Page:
As a relatively new surgeon to this space, it can be tricky to navigate the nuances of available procedures as well as patient selection. I have been performing MIGS for about 6 years. I prefer ab interno techniques like the OMNI Surgical System (Sight Sciences) as a first line surgical treatment because they are effective and have a lower risk profile.
The OMNI Surgical System is the only device combining two accepted and well-established mechanisms to alleviate outflow resistance in the conventional outflow pathway: canaloplasty and trabeculotomy (Figure 1). It also enables surgeons to treat 360º of Schlemm’s canal and address the three sources of outflow resistance (trabecular meshwork, Schlemm’s canal, and collector channels) in a single surgery via canaloplasty and trabeculotomy.
Another enticing element of the OMNI procedure is its versatility as a procedure whereby canaloplasty can be performed on its own or in combination with trabeculotomy. It can also be performed in combination with cataract surgery or as a standalone procedure.
The learning curve with OMNI was short, and it took approximately 10 cases to feel confident in my surgical technique. The handheld instrument includes a cannula, microcatheter that can be used for viscodilation or tissue cutting, internal reservoir of viscoelastic, and a finger wheel. The finger wheel on the handle of the device is used to advance the microcatheter into the Schlemm’s canal to dilate it, and viscoelastic is dispensed upon withdrawal of the microcatheter.
TIPS FOR EARLY ADOPTERS
Tip No. 1. At the start of surgery, I ask the patient to actively turn their head away from me because this produces more rotation than if the patient’s head is passively turned. Additionally, I position the table to the highest level so that my arms are positioned above my waist level. This reduces rotation of the eye away from me as there is less tendency to push down due to the arm position.
Tip No. 2. Using a gonioprism intraoperatively can take a while to master. During the OMNI procedure, a good view with identification of pigmentation and the line of blood reflux in the Schlemm's canal is essential. The latter is important because the lack of visible blood can indicate that the anterior chamber has been overfilled with OVD, compressing the Schlemm’s canal. I often fill the anterior chamber until the OVD is just about to overflow from the main wound. The view of all three bands of the angle (ie, trabecular meshwork/blood reflux line, scleral spur, and ciliary body band) must be visible (Figure 2). If only a single band is visible, further rotation of either the patient’s head or the microscope is needed. I am right-hand dominant, and I prefer a left-handed gonioprism. I find that gently resting the knuckle of my little finger on the patient’s nose or forehead while placing the gonioprism on the cornea prevents direct pressure from being applied to the cornea (Figure 3). Too much pressure can cause corneal striae and burping of viscoelastic out of the wound, providing a poorer view and a shallower anterior chamber to work with. There are also options for disposable hands-free gonioprims to facilitate a better view.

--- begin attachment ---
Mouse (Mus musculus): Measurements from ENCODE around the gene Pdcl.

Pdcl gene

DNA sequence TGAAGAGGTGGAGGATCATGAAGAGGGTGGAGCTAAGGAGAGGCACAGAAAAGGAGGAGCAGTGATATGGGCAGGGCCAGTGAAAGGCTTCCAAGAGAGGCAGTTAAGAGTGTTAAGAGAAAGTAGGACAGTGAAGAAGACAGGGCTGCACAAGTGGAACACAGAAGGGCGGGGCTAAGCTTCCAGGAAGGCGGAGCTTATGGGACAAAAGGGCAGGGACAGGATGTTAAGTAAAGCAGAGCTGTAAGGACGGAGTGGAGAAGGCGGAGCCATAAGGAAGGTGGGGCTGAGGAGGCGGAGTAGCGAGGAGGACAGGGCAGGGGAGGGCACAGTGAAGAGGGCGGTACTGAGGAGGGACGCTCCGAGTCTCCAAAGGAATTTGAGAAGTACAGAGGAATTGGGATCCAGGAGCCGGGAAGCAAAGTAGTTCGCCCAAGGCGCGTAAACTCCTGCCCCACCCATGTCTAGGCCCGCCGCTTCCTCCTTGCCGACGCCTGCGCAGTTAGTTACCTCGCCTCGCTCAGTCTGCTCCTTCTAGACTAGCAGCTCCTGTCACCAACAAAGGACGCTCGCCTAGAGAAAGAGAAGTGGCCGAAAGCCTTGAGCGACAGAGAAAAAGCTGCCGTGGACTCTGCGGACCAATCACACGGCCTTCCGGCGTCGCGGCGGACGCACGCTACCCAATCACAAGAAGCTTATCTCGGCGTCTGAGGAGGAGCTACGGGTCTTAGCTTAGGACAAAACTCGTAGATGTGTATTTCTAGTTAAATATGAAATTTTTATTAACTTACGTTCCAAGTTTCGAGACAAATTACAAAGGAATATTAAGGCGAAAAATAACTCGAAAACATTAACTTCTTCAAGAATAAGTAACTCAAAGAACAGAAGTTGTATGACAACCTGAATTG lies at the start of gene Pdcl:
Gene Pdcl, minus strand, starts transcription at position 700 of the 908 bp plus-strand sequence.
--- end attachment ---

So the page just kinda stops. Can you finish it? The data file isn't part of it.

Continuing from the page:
Tip No. 3. Patient selection for your first few cases is crucial. Avoid using OMNI for the first few cases in phakic patients, eyes with a poor view of the angle, and in patients who present with any of the following:
- Corneal arcus or corneal scar;
- Corneal edema from complicated or prolonged cataract surgery;
- Smaller eyes with shallow anterior chamber; and
- Poor neck mobility.
As you are getting comfortable with the procedure, be cautious at the end of trabeculotomy in the eyes of patients on blood thinners. I find that leaving the anterior chamber hyperinflated can avoid any ongoing hyphema. I would also place a stitch in the corneal main wound if it is not watertight.
Tip No. 4. Tactical feedback with the device is important. I like the fact that the OMNI doesn't allow you to enter Schlemm’s canal in the wrong position—it visibly bounces back because it is a flexible microcatheter. On the other hand, once the trabecular meshwork is scored and the microcatherer is seated within the canal, it advances smoothly. Should I feel an obstruction while advancing the microcatheter, I simply rewind the wheel slightly as the OVD disperses down the canal to dilate it. I would then try to advance the microcatheter again. If the obstruction does not clear with the OVD, I would not attempt to push through because it risks catheter misdirection.
Tip No. 5. In my first few cases of trabeculotomy, there was a learning curve for achieving the right amount of tension in the microcatheter. There was too much slack in the microcatheter, and I was only achieving around 90º of a trabeculotomy at a time. I learned that the way to achieve the tension needed to produce an efficient 180º trabeculotomy was for the microcatheter to follow the corneal curvature closer to the angle.
Tip No. 6. Perhaps the most important tip is to learn how to manage patient expectations. This is especially important for patients who are undergoing a combined cataract surgery/MIGS treatment. Many times, they expect their vision to be exceptional after surgery—which it still can be—but they must understand that their vision might not be as crisp immediately postoperatively after a combined procedure. I like to tell these patients that they might experience blurry vision for 1 to 2 days because of the bruising in the eye.
The OMNI Surgical System is a fantastic option to treat outflow resistance, wherever it may occur, in the conventional outflow pathway. True to the MIGS paradigm, the procedure is efficient. The reduced risk profile is accomplished with no device implantation. In my experience, the pressure drop is efficient and predictable. The OMNI is a staple addition to the armementarium of a glaucoma surgeon.